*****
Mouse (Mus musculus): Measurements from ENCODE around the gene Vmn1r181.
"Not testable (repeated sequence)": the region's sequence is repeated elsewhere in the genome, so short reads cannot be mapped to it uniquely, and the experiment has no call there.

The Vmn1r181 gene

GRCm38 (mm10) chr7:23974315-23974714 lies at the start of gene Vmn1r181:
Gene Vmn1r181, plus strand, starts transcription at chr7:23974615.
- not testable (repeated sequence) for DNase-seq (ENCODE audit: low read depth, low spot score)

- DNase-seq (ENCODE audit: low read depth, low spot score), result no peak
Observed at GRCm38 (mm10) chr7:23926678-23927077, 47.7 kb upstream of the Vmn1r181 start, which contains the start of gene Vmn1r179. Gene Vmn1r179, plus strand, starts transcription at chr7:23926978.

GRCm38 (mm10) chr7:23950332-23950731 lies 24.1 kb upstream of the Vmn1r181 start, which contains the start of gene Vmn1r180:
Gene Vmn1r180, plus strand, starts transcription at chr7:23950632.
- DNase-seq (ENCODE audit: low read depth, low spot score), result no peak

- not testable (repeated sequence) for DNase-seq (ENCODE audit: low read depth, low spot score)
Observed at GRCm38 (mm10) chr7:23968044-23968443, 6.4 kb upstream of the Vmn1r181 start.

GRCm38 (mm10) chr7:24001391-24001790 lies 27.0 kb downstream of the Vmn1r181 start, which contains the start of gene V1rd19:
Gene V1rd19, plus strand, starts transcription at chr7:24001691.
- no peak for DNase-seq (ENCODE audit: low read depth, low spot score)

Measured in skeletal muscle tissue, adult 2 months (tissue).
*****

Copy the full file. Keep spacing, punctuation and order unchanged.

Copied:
Mouse (Mus musculus): Measurements from ENCODE around the gene Vmn1r181.
"Not testable (repeated sequence)": the region's sequence is repeated elsewhere in the genome, so short reads cannot be mapped to it uniquely, and the experiment has no call there.

The Vmn1r181 gene

GRCm38 (mm10) chr7:23974315-23974714 lies at the start of gene Vmn1r181:
Gene Vmn1r181, plus strand, starts transcription at chr7:23974615.
- not testable (repeated sequence) for DNase-seq (ENCODE audit: low read depth, low spot score)

- DNase-seq (ENCODE audit: low read depth, low spot score), result no peak
Observed at GRCm38 (mm10) chr7:23926678-23927077, 47.7 kb upstream of the Vmn1r181 start, which contains the start of gene Vmn1r179. Gene Vmn1r179, plus strand, starts transcription at chr7:23926978.

GRCm38 (mm10) chr7:23950332-23950731 lies 24.1 kb upstream of the Vmn1r181 start, which contains the start of gene Vmn1r180:
Gene Vmn1r180, plus strand, starts transcription at chr7:23950632.
- DNase-seq (ENCODE audit: low read depth, low spot score), result no peak

- not testable (repeated sequence) for DNase-seq (ENCODE audit: low read depth, low spot score)
Observed at GRCm38 (mm10) chr7:23968044-23968443, 6.4 kb upstream of the Vmn1r181 start.

GRCm38 (mm10) chr7:24001391-24001790 lies 27.0 kb downstream of the Vmn1r181 start, which contains the start of gene V1rd19:
Gene V1rd19, plus strand, starts transcription at chr7:24001691.
- no peak for DNase-seq (ENCODE audit: low read depth, low spot score)

Measured in skeletal muscle tissue, adult 2 months (tissue).